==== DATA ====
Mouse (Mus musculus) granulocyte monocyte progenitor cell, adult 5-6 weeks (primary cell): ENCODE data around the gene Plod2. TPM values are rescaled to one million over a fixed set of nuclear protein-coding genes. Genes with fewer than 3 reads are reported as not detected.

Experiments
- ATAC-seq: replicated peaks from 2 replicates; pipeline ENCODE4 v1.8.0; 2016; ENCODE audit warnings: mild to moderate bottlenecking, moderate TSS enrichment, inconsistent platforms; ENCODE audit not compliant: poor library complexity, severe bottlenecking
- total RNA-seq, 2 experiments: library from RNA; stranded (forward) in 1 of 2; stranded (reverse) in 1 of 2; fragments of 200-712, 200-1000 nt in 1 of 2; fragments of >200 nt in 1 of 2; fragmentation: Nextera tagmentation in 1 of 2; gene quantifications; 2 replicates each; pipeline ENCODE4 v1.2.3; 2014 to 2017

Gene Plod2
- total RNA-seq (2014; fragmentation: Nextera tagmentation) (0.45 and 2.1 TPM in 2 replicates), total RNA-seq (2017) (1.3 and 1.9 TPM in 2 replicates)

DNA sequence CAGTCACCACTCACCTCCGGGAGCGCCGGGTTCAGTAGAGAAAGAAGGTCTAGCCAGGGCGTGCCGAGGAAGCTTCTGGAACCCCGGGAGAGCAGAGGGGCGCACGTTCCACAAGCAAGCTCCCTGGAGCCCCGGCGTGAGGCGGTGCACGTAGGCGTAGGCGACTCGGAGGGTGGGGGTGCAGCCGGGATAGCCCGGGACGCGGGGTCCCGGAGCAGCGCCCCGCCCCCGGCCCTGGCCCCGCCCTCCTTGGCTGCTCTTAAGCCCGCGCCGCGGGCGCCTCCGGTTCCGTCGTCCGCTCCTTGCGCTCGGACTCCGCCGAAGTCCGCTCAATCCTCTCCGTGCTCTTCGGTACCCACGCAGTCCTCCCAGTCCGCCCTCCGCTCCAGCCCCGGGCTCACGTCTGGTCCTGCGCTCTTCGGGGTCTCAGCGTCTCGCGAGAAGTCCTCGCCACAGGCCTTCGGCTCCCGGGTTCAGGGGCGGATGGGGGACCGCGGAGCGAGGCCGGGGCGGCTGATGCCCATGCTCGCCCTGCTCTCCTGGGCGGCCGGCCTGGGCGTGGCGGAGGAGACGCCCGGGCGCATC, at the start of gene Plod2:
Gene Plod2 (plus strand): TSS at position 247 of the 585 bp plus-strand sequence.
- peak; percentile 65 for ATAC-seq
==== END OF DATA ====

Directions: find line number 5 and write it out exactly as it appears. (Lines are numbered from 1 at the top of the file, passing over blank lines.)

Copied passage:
Gene Plod2